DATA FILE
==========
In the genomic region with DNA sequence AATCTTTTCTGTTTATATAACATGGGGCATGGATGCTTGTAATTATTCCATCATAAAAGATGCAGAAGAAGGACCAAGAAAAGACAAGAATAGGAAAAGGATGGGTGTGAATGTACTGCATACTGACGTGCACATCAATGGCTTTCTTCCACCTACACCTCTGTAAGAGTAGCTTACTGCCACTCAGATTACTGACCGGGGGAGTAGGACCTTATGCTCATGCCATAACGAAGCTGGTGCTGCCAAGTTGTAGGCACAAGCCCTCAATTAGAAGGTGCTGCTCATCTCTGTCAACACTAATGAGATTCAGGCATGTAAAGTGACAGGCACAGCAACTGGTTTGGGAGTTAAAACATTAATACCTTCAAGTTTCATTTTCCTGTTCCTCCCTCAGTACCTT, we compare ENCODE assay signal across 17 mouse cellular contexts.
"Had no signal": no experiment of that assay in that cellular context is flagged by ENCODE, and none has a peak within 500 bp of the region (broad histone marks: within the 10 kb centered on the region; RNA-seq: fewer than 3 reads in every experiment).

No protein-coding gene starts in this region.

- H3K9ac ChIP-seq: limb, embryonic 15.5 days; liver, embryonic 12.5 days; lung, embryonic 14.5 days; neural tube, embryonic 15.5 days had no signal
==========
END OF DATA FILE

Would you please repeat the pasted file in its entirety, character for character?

In the genomic region with DNA sequence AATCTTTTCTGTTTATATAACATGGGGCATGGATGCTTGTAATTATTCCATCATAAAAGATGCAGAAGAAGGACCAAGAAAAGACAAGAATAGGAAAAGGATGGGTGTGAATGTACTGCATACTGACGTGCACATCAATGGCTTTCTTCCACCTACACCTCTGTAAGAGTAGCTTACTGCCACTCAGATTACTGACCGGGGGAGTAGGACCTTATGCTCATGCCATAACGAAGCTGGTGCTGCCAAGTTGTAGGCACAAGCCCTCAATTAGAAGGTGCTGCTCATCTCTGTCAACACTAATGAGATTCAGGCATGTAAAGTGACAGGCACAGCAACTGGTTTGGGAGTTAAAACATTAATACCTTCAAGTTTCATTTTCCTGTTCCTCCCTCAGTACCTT, we compare ENCODE assay signal across 17 mouse cellular contexts.
"Had no signal": no experiment of that assay in that cellular context is flagged by ENCODE, and none has a peak within 500 bp of the region (broad histone marks: within the 10 kb centered on the region; RNA-seq: fewer than 3 reads in every experiment).

No protein-coding gene starts in this region.

- H3K9ac ChIP-seq: limb, embryonic 15.5 days; liver, embryonic 12.5 days; lung, embryonic 14.5 days; neural tube, embryonic 15.5 days had no signal